After a while I heard the sound of voices, of steps, the rustle of dresses, and I looked round, supposing these things to denote the return of Mrs. Nettlepoint and her handmaiden with the refection prepared for her son. What I saw however was two other female forms, visitors apparently just admitted, and now ushered into the room. They were not announced—the servant turned her back on them and rambled off to our hostess. They advanced in a wavering tentative unintroduced way—partly, I could see, because the place was dark and partly because their visit was in its nature experimental, a flight of imagination or a stretch of confidence. One of the ladies was stout and the other slim, and I made sure in a moment that one was talkative and the other reserved. It was further to be discerned that one was elderly and the other young, as well as that the fact of their unlikeness didn't prevent their being mother and daughter. Mrs. Nettlepoint reappeared in a very few minutes, but the interval had sufficed to establish a communication—really copious for the occasion—between the strangers and the unknown gentleman whom they found in possession, hat and stick in hand. This was not my doing—for what had I to go upon?—and still less was it the doing of the younger and the more indifferent, or less courageous, lady. She spoke but once—when her companion informed me that she was going out to Europe the next day to be married. Then she protested "Oh mother!" in a tone that struck me in the darkness as doubly odd, exciting my curiosity to see her face.
It had taken the elder woman but a moment to come to that, and to various other things, after I had explained that I myself was waiting for Mrs. Nettlepoint, who would doubtless soon come back.
"Well, she won't know me—I guess she hasn't ever heard much about me," the good lady said; "but I've come from Mrs. Allen and I guess that will make it all right. I presume you know Mrs. Allen?"
I was unacquainted with this influential personage, but I assented vaguely to the proposition. Mrs. Allen's emissary was good-humoured and familiar, but rather appealing than insistent (she remarked that if her friend had found time to come in the afternoon—she had so much to do, being just up for the day, that she couldn't be sure—it would be all right); and somehow even before she mentioned Merrimac Avenue (they had come all the way from there) my imagination had associated her with that indefinite social limbo known to the properly-constituted Boston mind as the South End—a nebulous region which condenses here and there into a pretty face, in which the daughters are an "improvement" on the mothers and are sometimes acquainted with gentlemen more gloriously domiciled, gentlemen whose wives and sisters are in turn not acquainted with them.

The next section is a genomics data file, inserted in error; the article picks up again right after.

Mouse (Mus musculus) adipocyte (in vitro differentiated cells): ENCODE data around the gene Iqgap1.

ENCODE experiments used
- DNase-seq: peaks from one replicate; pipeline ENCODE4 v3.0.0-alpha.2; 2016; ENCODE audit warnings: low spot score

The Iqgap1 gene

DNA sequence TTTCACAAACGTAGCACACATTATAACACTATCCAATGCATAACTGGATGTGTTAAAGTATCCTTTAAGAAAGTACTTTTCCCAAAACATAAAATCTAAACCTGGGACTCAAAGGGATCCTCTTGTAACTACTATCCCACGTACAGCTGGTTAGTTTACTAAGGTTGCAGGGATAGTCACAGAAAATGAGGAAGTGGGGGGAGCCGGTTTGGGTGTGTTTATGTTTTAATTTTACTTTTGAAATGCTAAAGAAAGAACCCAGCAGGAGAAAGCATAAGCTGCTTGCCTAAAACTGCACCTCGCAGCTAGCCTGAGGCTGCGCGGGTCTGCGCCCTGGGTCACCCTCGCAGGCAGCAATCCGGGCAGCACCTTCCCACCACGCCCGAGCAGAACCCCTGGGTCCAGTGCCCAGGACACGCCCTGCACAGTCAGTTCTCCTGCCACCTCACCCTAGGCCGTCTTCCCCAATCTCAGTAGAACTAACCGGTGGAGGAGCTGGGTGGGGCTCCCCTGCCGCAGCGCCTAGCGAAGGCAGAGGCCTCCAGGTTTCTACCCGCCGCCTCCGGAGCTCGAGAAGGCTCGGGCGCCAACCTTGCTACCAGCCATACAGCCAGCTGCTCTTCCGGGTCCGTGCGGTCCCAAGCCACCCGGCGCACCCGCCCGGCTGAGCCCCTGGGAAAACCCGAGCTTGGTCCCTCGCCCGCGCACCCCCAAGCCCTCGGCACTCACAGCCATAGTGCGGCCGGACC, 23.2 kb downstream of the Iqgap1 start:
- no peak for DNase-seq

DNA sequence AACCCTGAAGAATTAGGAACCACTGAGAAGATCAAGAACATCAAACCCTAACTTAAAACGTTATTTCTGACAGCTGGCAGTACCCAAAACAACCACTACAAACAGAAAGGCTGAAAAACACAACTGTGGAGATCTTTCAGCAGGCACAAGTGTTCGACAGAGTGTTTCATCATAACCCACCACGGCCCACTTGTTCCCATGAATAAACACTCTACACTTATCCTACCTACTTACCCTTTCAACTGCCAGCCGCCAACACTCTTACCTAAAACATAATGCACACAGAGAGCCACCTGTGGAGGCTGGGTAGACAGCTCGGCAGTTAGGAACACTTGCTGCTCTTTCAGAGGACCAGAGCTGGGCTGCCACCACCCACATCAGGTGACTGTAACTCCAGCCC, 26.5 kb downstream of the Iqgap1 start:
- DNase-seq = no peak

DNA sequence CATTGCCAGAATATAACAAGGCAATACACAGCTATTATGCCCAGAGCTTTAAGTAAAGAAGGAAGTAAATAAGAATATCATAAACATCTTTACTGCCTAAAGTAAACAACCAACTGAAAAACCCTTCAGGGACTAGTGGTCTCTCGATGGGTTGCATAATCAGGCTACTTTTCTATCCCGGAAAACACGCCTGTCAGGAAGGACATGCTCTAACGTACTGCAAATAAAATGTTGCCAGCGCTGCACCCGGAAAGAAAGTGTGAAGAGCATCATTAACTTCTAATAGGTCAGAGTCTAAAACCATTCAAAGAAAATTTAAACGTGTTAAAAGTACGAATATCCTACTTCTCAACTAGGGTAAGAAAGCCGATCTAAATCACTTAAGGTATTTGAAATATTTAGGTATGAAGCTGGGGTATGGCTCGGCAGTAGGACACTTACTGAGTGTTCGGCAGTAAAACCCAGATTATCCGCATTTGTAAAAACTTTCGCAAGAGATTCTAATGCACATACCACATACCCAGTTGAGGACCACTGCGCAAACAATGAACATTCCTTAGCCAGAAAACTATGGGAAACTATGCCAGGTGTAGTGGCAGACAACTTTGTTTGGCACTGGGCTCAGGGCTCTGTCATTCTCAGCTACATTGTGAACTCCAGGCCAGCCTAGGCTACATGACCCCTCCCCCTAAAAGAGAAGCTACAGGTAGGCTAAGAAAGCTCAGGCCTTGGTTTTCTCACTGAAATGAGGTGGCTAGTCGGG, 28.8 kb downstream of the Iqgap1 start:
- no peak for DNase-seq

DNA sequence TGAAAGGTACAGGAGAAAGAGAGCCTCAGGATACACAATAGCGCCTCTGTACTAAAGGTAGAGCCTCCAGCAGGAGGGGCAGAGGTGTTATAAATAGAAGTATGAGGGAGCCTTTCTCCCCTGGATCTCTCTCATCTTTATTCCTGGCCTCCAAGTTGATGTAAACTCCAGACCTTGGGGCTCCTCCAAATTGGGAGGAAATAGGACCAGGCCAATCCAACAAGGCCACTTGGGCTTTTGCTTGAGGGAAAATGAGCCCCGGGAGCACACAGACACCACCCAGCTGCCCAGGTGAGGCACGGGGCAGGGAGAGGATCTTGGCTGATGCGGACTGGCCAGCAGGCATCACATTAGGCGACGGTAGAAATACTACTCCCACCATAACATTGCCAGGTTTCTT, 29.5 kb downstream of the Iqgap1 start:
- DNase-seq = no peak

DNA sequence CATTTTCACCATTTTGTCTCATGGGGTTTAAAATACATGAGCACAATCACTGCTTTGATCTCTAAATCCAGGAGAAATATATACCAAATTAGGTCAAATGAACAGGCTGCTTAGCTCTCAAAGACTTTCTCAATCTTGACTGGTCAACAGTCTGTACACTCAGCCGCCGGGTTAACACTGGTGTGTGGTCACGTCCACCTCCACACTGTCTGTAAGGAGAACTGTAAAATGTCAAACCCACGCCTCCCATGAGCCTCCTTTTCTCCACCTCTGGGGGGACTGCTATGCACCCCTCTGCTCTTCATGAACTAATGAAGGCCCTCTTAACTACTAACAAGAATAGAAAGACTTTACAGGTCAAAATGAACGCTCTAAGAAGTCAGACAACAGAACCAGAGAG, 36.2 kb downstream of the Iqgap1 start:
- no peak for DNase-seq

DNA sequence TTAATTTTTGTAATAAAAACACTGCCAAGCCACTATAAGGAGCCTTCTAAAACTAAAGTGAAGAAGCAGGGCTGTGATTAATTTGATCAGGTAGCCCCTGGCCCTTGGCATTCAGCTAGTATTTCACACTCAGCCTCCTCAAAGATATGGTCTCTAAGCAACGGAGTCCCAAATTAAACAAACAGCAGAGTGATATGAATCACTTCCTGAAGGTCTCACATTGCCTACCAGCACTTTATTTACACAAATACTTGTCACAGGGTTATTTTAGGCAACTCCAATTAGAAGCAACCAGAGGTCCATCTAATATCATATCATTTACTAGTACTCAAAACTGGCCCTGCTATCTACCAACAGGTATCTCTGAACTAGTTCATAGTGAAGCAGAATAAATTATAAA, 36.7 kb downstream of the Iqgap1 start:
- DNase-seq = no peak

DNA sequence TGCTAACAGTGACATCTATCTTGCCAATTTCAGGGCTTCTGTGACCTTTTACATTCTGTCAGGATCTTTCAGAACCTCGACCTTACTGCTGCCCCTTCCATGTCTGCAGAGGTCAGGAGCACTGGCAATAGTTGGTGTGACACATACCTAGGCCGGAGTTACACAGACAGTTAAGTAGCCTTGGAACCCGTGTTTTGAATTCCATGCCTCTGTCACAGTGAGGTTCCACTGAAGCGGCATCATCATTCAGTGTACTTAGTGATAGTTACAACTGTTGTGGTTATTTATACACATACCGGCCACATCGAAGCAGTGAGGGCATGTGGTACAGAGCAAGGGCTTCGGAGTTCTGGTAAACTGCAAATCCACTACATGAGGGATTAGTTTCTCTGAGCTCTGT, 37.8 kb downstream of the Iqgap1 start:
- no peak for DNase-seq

When at last Mrs. Nettlepoint came in, accompanied by candles and by a tray laden with glasses of coloured fluid which emitted a cool tinkling, I was in a position to officiate as master of the ceremonies, to introduce Mrs. Mavis and Miss Grace Mavis, to represent that Mrs. Allen had recommended them—nay, had urged them—just to come that way, informally and without fear; Mrs. Allen who had been prevented only by the pressure of occupations so characteristic of her (especially when up from Mattapoisett for a few hours' desperate shopping) from herself calling in the course of the day to explain who they were and what was the favour they had to ask of her benevolent friend. Good-natured women understand each other even when so divided as to sit residentially above and below the salt, as who should say; by which token our hostess had quickly mastered the main facts: Mrs. Allen's visit that morning in Merrimac Avenue to talk of Mrs. Amber's great idea, the classes at the public schools in vacation (she was interested with an equal charity to that of Mrs. Mavis—even in such weather!—in those of the South End) for games and exercises and music, to keep the poor unoccupied children out of the streets; then the revelation that it had suddenly been settled almost from one hour to the other that Grace should sail for Liverpool, Mr. Porterfield at last being ready. He was taking a little holiday; his mother was with him, they had come over from Paris to see some of the celebrated old buildings in England, and he had telegraphed to say that if Grace would start right off they would just finish it up and be married. It often happened that when things had dragged on that way for years they were all huddled up at the end. Of course in such a case she, Mrs. Mavis, had had to fly round. Her daughter's passage was taken, but it seemed too dreadful she should make her journey all alone, the first time she had ever been at sea, without any companion or escort. She couldn't go—Mr. Mavis was too sick: she hadn't even been able to get him off to the seaside.